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Law and Artificial Intelligence:
Not a World Apart

18 May 2022, Utrecht

Symposium organised by the Special Interest Group on AI, Ethics & Law
of the Utrecht University Focus Area Human-Centered AI and the Utrecht University School of Law.

Update May 12th: the poster programme has been added.

Symposium Topic and target audience

Driven by the spectacular progress in AI in recent years, especially in machine learning and natural-language processing, there has been increasing attention for the question how artificial intelligence (AI) can support judicial decision-making. In particular algorithmic case outcome predictors have received much attention. Some hope that supporting judges with such algorithms can increase the efficiency, predictability and consistency of judicial decision-making. It has even been suggested that such algorithms can be used to automate decision-making in routine cases so that judges have more time for complex cases.

Others argue that the claimed benefits of such algorithms are based on misunderstandings concerning their nature and that for supporting or automating judicial decision-making a very different kind of AI system is needed, namely, knowledge-based algorithms that can apply legal knowledge to justify legal decisions. A more general concern with AI support for judges, whether data-driven or knowledge-based, is that this would force mechanical application of the law without room for individual justice and for creative interpretation of the law.

Another type of predictive algorithm are so-called algorithmic experts, which inform judges about a matter of fact relevant to a decision. For instance, algorithms that predict the probability of recidivism are already in use for informing decisions about requests for bail or early release from prison. While some claim that the use of algorithmic experts can lead to more accurate decisions of fact, others fear that such algorithms may be biased against minorities.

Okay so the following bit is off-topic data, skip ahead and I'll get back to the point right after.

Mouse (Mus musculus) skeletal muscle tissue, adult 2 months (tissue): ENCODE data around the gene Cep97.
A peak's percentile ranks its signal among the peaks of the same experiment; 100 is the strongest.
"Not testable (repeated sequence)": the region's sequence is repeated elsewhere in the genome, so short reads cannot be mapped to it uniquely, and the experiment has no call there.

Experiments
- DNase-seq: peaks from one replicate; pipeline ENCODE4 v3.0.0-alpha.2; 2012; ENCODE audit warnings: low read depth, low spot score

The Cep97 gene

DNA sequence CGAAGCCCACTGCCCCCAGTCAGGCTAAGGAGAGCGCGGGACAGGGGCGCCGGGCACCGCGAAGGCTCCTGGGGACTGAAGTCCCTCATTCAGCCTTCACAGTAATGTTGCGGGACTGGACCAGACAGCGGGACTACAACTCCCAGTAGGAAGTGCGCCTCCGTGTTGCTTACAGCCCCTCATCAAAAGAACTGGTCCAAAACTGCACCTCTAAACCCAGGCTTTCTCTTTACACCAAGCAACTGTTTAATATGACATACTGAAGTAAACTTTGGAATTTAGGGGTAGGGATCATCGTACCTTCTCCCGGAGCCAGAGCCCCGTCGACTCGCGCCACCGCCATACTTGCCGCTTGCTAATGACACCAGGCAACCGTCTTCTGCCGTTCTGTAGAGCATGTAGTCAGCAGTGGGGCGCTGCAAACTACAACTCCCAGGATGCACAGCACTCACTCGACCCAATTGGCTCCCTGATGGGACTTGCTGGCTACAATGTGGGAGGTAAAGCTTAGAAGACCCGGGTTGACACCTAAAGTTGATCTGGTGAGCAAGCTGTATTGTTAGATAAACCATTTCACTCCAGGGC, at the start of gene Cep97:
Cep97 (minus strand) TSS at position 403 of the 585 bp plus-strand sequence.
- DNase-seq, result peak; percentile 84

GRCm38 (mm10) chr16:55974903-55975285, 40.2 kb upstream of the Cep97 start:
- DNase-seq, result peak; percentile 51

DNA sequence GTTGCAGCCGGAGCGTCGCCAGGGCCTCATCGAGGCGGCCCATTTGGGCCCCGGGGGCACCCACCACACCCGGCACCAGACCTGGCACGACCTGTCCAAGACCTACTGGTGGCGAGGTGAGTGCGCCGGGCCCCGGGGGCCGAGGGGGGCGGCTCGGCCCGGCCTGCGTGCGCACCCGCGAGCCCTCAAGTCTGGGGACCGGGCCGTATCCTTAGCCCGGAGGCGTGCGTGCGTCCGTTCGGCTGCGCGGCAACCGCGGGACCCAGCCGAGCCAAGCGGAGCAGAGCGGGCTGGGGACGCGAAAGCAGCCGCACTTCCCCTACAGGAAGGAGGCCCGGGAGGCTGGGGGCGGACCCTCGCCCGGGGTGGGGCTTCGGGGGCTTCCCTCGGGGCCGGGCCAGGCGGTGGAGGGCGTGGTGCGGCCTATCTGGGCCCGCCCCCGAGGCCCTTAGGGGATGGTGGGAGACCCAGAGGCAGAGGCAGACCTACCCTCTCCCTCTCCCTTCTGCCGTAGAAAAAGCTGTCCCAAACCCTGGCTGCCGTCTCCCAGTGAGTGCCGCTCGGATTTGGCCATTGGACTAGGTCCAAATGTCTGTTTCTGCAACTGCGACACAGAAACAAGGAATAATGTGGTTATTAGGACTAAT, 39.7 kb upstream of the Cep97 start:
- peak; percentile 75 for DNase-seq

More generally, data-driven approaches have led to increasing concern about the fairness and explainability of algorithmic (support for) decision-making. Data collection may be biased, data may be outdated, incomplete, incorrect or sensitive, and the models learned from the data may be hard to inspect and explain.

The aim of the symposium is twofold: to discuss these issues and to bring together UU students and researchers from various backgrounds interested in these topics.

Preliminary programme

10.00-10.15: Welcome and opening
10.15-11.15am: key note speaker 1

Chair: Elaine Mak, vice dean Faculty of Law, economics and Governance, Utrecht University.
  • Giovanni Sartor, University of Bologna and European University Institute Florence. Predictive Justice.
11.15-11.45: Coffee Break
11.45-12.30pm: key note speaker 2

Chair: Elaine Mak.
  • Manuella van der Put, judge in the District Court of 's Hertogenbosch. Artificial Intelligence in the process of judicial decision-making. abstract
12.45-14.00: Lunch Break
14.00-15.00: panel discussion

Chair: Henry Prakken

  • Floris Bex, Utrecht University & University of Tilburg
  • Manuella van der Put, judge in the Court of 's Hertogenbosch.
  • Dory Reiling, Retired Senior Judge, Amsterdam District Court.
  • Giovanni Sartor, University of Bologna and European University Institute Florence.
  • Genevieve Vanderstichele, judge in the court of appeal of Ghent (Be) with leave of absence to read for a DPhil in Law at the University of Oxford.
15:-15:30: Tea Break
15:30-16.30: poster session

Chair: Cristiana Santos

  • Suzanne Flynn, Predicting crimes or presuming guilt? The potential impact of AI in predictive policing in the context of criminal trials in the EU and on the rights of the accused. abstract
  • Saar Hoek, Explainability and the GDPR. abstract
  • Daphne Odekerken, Transparent human-in-the-loop classification of fraudulent web shops. abstract
16:30-17:00: Drinks


Belle van Zuylen room, Academiegebouw, Domplein 29, Utrecht.


To register, send an email before April 30 to with the following information:

Your name
Your email address
Your UU department
Your status (Staff, Postdoc, PhD student, Bsc or Msc student, other)
Whether you want your email address to be added to the mailing list of the AI, Ethics & Law special interest group.

Call for posters

We invite English-language poster presentations on the topic of the symposium. A poster presentation consists of a physical poster plus a 'pitch' of a few minutes in a plenary session. Anyone who is a UU undergraduate or PhD student or a UU staff member can submit a poster. There will be no poster proceedings but (abstracts of) accepted posters will be published on this website.

Proposals for poster presentations must be submitted to Cristiana Santos at By May 6 (extended deadline), consisting of a title and an abstract of maximally 200 words.



Send an email to or